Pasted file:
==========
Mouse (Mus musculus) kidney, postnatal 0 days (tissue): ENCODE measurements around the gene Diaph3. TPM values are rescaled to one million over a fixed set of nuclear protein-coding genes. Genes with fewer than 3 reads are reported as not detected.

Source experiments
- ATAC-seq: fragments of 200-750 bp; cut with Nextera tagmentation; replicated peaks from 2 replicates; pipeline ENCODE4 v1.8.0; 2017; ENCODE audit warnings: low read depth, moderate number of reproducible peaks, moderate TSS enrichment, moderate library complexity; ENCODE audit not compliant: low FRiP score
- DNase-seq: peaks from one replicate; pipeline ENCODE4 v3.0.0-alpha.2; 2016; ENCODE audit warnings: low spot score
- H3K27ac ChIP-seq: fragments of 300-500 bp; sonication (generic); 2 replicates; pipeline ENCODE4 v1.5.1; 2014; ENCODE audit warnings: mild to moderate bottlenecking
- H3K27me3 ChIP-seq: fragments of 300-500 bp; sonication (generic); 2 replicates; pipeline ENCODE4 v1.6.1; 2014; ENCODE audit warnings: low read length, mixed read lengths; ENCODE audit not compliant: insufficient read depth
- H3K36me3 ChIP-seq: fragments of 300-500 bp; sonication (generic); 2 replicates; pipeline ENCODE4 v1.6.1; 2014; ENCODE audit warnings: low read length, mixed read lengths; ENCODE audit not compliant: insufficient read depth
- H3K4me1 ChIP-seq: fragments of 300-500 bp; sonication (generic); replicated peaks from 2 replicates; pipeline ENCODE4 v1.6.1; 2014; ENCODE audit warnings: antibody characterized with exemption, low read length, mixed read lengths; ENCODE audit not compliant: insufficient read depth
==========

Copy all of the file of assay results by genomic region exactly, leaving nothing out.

Mouse (Mus musculus) kidney, postnatal 0 days (tissue): ENCODE measurements around the gene Diaph3. TPM values are rescaled to one million over a fixed set of nuclear protein-coding genes. Genes with fewer than 3 reads are reported as not detected.

Source experiments
- ATAC-seq: fragments of 200-750 bp; cut with Nextera tagmentation; replicated peaks from 2 replicates; pipeline ENCODE4 v1.8.0; 2017; ENCODE audit warnings: low read depth, moderate number of reproducible peaks, moderate TSS enrichment, moderate library complexity; ENCODE audit not compliant: low FRiP score
- DNase-seq: peaks from one replicate; pipeline ENCODE4 v3.0.0-alpha.2; 2016; ENCODE audit warnings: low spot score
- H3K27ac ChIP-seq: fragments of 300-500 bp; sonication (generic); 2 replicates; pipeline ENCODE4 v1.5.1; 2014; ENCODE audit warnings: mild to moderate bottlenecking
- H3K27me3 ChIP-seq: fragments of 300-500 bp; sonication (generic); 2 replicates; pipeline ENCODE4 v1.6.1; 2014; ENCODE audit warnings: low read length, mixed read lengths; ENCODE audit not compliant: insufficient read depth
- H3K36me3 ChIP-seq: fragments of 300-500 bp; sonication (generic); 2 replicates; pipeline ENCODE4 v1.6.1; 2014; ENCODE audit warnings: low read length, mixed read lengths; ENCODE audit not compliant: insufficient read depth
- H3K4me1 ChIP-seq: fragments of 300-500 bp; sonication (generic); replicated peaks from 2 replicates; pipeline ENCODE4 v1.6.1; 2014; ENCODE audit warnings: antibody characterized with exemption, low read length, mixed read lengths; ENCODE audit not compliant: insufficient read depth